Railroads connect past, present and future in the Pacific Northwest. In the late nineteenth century, the railroad was a new way of connecting people and products—much like the Internet is today. Early Washingtonians were rich in timber and other resources, but they lacked a way to connect these resources to paying customers.
Connecting Washington to the eastern United States meant incredible opportunities for jobs and economic development. Therefore, people, businesses and governments worked hard to make their railroad dream a reality.
Today, their hard work continues to pay off as PSAP connects products from Washington and all over the U.S. to international markets, creating jobs and economic prosperity.
1889: Puget Sound and Grays Harbor (PS&GH) built a railroad within 10 miles of the Pacific Ocean. This line stretched from Kamilche to Montesano and was a small railroad used primarily to transport timber products. Realizing the enormous potential of ocean shipping routes, Northern Pacific purchased property in Ocosta, Washington. Their plan was to extend the railroad to the harbor and transfer cargo to ships, thereby connecting buyers and sellers in the United States, Canada, China, Japan and other countries throughout the Western Hemisphere.
1891: Tacoma, Olympia and Grays Harbor (TO&GH) purchased the portion of Puget Sound and Grays Harbor between Elma and Montesano. By the end of 1891, TO&GH was operating trains between Tacoma and Montesano. Also around this period, Northern Pacific began to worry about their purchase of land in Ocosta because it was marshy, there was a small population and the railroad received little public support.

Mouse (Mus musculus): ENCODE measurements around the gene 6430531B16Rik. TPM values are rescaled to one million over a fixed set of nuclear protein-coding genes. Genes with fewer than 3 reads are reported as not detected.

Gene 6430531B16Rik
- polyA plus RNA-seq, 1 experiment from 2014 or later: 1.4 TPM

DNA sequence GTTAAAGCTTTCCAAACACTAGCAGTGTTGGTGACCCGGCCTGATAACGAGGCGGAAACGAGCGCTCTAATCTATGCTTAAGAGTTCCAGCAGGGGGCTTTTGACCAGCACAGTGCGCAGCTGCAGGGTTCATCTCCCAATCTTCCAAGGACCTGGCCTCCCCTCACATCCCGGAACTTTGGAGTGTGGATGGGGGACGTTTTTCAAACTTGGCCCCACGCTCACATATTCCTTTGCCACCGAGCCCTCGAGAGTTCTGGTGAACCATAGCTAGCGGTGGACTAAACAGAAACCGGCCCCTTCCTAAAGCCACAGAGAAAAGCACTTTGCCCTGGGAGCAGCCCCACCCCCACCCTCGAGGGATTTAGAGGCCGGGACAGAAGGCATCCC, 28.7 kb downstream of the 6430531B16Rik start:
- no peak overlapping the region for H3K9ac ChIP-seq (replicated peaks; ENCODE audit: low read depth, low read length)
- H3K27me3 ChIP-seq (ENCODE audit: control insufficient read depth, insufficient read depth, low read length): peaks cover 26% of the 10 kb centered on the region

1892: Citizens of Aberdeen were frustrated with Northern Pacific’s choice to build a line to Ocosta, hoping instead that the railroad would be built through their well-established community. In protest, Aberdeen turned down all financial proposals from Northern Pacific and decided to build the line themselves. They planned to sell the line to Northern Pacific for operation once it was completed.
1895: Building the railroad to Aberdeen was a community effort. Local companies donated supplies to build the lines. Citizens were given time off from school to work during the weekdays, and the entire town helped on weekends. The line was completed in 1895 to the east edge of Aberdeen, and the first train rolled in to the sound of a welcoming brass band.
1898: Northern Pacific acquired all lines in the area and had full access to Grays Harbor. A few years later, Grays Harbor was connected to three major intercontinental rail lines.
1970: Northern Pacific and all lines into Grays Harbor merged into Burlington Northern.
1997: Burlington Northern sold the line into Grays Harbor to ParkSierra Railgroup, which began operating the railroad under the name Puget Sound & Pacific Railroad.
2002: RailAmerica was the next to acquire these lines.
2012—Present: Genesee & Wyoming purchased the rail lines into Grays Harbor. Today, Puget Sound & Pacific includes lines from Centralia to Grays Harbor and north into Bremerton and Bangor.
With more than 100 years of history, there have been numerous owners, acquisitions and additions to railroads in the Pacific Northwest. Today, PSAP freight includes forest products, scrap metal, grains, aluminum, chemicals and military supplies. It is considered a military strategic railroad thanks to its direct connection between Puget Sound and the Pacific Ocean.